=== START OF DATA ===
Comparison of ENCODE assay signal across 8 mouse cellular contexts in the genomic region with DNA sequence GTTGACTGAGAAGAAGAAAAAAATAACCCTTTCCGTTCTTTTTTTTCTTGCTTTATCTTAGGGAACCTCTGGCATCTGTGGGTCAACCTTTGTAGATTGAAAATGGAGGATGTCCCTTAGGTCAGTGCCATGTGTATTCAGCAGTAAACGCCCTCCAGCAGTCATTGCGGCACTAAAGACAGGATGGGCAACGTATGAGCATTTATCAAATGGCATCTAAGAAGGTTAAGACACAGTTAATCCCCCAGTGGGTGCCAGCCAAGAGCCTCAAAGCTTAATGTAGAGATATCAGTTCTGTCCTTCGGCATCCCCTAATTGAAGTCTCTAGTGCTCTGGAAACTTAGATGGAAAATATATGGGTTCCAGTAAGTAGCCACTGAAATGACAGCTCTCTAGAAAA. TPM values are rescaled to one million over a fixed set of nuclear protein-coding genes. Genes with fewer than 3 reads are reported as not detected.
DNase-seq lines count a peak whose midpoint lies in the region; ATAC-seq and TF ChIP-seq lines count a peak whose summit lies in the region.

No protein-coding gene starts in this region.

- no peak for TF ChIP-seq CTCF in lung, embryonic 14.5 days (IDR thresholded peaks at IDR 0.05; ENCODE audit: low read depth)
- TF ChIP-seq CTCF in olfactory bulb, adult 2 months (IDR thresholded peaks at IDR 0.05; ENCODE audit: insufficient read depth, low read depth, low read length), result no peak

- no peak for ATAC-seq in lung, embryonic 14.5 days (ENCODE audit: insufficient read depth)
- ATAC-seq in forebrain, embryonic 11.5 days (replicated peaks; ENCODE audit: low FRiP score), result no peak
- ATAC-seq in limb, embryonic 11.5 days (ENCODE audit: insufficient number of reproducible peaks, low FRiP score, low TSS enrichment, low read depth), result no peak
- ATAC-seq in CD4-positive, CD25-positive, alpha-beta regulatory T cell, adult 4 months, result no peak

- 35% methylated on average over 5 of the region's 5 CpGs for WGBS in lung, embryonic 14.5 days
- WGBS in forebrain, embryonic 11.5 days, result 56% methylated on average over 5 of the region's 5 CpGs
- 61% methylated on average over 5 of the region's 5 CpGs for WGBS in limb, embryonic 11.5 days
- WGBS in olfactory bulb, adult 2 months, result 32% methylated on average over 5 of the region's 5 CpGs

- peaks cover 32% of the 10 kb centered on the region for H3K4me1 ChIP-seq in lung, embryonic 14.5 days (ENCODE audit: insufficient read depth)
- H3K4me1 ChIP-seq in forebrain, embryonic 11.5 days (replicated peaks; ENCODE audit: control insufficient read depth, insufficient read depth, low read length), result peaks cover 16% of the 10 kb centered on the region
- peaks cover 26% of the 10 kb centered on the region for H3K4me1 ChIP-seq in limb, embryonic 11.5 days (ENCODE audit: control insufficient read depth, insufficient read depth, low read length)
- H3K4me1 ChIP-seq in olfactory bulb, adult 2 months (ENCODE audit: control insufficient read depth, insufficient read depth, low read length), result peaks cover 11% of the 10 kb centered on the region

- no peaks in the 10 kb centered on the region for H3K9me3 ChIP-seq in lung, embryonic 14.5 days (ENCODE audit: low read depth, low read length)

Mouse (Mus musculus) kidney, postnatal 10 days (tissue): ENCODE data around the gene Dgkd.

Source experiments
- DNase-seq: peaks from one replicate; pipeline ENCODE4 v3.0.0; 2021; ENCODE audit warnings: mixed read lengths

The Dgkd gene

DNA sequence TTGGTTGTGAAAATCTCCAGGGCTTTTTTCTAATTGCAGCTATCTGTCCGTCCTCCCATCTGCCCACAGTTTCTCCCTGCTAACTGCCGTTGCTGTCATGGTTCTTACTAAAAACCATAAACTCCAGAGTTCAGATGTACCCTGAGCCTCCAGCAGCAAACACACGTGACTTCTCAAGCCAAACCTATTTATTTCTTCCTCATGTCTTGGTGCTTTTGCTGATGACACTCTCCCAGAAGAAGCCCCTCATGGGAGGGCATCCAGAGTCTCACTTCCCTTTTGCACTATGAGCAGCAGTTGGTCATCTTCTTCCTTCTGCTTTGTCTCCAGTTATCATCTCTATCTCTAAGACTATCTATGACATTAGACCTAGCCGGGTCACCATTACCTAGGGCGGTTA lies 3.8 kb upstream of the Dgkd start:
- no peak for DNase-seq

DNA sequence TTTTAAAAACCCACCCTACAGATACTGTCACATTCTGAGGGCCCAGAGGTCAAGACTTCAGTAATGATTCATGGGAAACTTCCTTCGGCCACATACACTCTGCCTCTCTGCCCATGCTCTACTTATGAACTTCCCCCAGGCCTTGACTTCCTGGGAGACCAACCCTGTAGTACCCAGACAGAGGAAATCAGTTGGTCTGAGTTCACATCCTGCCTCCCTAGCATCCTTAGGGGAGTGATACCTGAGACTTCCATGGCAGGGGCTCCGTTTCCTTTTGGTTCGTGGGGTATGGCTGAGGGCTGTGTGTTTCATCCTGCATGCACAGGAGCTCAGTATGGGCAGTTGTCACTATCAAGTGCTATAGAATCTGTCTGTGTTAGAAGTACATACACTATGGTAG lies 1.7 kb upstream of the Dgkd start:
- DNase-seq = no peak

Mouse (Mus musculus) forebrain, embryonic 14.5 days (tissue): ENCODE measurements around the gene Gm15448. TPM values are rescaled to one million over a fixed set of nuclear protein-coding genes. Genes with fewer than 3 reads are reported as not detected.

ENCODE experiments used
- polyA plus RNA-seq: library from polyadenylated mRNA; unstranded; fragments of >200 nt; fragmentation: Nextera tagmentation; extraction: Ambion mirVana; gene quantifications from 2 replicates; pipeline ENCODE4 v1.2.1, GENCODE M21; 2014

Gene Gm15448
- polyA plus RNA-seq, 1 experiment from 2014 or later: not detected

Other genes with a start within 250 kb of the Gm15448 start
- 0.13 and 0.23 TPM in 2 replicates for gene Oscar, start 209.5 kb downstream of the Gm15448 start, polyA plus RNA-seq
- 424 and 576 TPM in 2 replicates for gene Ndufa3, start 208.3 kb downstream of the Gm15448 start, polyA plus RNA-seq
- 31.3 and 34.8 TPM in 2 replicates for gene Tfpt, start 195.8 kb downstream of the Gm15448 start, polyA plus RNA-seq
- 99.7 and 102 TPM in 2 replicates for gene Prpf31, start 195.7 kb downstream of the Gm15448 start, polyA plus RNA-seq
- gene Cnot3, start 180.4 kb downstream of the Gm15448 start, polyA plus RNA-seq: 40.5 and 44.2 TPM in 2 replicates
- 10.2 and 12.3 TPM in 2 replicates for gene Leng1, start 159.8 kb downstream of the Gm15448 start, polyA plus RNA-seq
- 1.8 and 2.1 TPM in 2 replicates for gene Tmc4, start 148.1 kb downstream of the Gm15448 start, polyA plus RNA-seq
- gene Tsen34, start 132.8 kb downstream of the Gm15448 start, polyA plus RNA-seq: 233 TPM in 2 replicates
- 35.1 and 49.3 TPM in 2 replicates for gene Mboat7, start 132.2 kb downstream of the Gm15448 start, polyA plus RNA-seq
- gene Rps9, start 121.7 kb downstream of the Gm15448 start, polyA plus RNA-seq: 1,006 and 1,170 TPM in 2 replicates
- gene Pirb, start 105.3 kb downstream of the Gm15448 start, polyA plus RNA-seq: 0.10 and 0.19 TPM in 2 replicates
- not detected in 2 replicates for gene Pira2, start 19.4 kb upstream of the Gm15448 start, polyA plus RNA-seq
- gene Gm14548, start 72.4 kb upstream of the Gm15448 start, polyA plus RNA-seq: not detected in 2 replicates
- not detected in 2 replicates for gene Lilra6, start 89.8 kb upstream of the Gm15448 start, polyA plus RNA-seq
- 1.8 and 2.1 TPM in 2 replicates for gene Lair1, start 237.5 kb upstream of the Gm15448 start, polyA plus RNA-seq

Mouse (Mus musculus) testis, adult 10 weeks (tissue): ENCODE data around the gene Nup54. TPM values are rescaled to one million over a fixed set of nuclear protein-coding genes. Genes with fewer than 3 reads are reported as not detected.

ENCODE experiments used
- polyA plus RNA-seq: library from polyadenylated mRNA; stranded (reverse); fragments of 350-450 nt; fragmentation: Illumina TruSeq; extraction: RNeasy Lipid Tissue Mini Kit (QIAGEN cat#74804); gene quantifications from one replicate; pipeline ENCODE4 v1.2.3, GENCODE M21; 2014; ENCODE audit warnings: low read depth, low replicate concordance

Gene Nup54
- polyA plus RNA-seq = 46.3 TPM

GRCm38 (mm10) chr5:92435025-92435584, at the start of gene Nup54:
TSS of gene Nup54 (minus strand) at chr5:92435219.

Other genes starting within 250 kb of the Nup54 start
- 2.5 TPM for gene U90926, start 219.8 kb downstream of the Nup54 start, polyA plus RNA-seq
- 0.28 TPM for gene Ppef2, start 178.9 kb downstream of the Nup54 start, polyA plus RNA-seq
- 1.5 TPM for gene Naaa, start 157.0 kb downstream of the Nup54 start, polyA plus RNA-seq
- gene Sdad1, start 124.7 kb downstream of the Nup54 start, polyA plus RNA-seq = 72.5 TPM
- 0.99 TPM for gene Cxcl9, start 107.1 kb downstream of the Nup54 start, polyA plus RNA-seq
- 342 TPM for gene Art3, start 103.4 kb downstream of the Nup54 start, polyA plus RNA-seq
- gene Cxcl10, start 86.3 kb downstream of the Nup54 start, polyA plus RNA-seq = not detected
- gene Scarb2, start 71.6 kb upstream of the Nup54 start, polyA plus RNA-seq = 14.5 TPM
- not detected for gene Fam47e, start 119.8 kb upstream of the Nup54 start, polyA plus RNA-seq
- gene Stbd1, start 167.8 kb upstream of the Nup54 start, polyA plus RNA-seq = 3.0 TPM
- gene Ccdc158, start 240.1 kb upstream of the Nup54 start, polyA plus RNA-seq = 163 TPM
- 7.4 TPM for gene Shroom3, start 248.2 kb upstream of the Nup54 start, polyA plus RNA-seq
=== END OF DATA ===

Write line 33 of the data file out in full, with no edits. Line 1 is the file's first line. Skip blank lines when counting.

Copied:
- 0.13 and 0.23 TPM in 2 replicates for gene Oscar, start 209.5 kb downstream of the Gm15448 start, polyA plus RNA-seq